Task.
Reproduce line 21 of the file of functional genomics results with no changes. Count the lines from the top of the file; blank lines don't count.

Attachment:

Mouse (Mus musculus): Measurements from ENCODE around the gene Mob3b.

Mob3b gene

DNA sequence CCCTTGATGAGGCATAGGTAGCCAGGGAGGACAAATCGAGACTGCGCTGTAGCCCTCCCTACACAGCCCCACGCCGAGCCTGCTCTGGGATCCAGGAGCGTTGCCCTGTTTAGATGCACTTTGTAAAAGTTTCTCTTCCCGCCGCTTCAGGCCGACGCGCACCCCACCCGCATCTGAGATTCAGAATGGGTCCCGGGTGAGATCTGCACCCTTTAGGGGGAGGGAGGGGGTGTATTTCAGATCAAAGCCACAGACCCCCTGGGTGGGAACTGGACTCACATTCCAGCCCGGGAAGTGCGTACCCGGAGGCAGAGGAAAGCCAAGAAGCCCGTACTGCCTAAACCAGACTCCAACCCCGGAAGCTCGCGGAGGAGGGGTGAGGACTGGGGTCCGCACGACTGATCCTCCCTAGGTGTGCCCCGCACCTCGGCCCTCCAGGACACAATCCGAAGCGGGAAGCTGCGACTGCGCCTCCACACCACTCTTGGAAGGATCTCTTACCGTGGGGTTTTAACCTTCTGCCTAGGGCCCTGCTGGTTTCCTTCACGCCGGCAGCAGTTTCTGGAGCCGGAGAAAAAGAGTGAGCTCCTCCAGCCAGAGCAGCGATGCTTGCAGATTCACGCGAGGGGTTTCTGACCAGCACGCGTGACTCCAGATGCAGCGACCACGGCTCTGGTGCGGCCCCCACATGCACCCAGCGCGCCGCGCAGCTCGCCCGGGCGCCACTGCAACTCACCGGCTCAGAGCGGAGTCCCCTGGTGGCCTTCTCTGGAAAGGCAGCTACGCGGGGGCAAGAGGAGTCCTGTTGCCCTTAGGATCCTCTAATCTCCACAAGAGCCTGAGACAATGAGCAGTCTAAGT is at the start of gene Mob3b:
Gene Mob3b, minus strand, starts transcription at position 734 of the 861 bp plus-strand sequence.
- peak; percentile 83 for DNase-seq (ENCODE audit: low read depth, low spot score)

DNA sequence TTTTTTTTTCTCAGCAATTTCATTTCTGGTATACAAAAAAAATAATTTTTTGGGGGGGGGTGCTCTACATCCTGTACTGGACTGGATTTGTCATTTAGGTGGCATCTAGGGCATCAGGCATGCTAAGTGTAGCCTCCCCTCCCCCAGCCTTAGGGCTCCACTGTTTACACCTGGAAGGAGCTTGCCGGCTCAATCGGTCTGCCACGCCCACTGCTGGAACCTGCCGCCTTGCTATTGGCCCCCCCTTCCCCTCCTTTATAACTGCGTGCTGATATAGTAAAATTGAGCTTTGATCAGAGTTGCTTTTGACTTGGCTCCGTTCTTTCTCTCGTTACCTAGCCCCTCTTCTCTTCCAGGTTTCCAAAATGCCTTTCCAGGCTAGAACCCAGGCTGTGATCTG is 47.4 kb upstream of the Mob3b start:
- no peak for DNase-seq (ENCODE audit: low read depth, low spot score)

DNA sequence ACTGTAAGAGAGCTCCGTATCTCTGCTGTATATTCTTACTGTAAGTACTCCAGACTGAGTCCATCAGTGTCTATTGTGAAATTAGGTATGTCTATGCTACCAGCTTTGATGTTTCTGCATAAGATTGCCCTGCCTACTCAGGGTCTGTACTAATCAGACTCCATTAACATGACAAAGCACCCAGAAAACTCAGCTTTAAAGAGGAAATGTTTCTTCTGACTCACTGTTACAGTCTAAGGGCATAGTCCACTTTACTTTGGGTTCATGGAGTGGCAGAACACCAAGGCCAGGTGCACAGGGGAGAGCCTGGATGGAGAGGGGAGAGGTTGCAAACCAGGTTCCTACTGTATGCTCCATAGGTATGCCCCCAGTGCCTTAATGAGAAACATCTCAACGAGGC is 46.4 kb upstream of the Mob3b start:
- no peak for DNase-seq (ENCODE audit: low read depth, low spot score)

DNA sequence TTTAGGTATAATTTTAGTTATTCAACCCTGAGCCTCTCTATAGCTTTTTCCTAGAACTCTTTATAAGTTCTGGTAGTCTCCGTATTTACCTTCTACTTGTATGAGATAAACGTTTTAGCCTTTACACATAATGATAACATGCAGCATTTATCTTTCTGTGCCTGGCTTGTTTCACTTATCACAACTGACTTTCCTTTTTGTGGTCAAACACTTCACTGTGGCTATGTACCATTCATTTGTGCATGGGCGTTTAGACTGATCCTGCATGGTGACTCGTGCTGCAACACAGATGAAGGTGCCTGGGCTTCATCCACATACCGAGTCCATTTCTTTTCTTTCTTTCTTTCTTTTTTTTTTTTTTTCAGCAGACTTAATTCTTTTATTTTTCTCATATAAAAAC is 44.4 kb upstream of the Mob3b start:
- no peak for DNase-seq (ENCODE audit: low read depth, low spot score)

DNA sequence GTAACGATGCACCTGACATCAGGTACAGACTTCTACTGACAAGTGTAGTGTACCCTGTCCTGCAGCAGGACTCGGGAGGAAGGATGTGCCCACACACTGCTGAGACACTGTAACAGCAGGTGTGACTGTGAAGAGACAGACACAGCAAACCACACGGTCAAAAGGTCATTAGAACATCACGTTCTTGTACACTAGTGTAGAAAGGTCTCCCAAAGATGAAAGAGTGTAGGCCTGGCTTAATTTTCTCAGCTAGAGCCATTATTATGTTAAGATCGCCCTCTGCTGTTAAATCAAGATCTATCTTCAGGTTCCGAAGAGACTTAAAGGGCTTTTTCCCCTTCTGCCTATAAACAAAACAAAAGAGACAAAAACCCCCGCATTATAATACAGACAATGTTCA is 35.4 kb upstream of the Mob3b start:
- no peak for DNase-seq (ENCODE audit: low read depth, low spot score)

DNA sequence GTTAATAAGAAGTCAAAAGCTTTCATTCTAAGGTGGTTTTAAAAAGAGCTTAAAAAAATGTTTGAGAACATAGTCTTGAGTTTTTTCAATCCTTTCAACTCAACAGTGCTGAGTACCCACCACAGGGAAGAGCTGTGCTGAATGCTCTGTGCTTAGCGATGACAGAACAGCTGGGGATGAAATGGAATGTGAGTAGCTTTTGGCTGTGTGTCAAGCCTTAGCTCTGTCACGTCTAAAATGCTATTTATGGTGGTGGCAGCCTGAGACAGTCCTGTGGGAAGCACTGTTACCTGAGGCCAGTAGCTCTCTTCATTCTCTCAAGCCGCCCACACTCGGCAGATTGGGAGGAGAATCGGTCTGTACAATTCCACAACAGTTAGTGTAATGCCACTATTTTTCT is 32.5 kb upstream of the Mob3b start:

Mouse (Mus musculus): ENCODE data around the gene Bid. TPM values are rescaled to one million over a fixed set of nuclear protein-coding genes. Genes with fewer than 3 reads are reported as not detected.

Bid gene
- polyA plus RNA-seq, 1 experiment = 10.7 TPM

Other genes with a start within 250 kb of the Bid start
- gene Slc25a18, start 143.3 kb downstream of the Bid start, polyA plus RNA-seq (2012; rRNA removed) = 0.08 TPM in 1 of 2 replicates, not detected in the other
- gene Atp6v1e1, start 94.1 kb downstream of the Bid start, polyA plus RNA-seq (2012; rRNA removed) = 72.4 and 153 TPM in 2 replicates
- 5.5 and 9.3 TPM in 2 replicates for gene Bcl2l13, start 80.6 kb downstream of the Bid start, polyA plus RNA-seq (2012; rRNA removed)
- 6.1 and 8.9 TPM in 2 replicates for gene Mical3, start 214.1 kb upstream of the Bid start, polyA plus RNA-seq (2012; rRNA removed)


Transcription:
- 5.5 and 9.3 TPM in 2 replicates for gene Bcl2l13, start 80.6 kb downstream of the Bid start, polyA plus RNA-seq (2012; rRNA removed)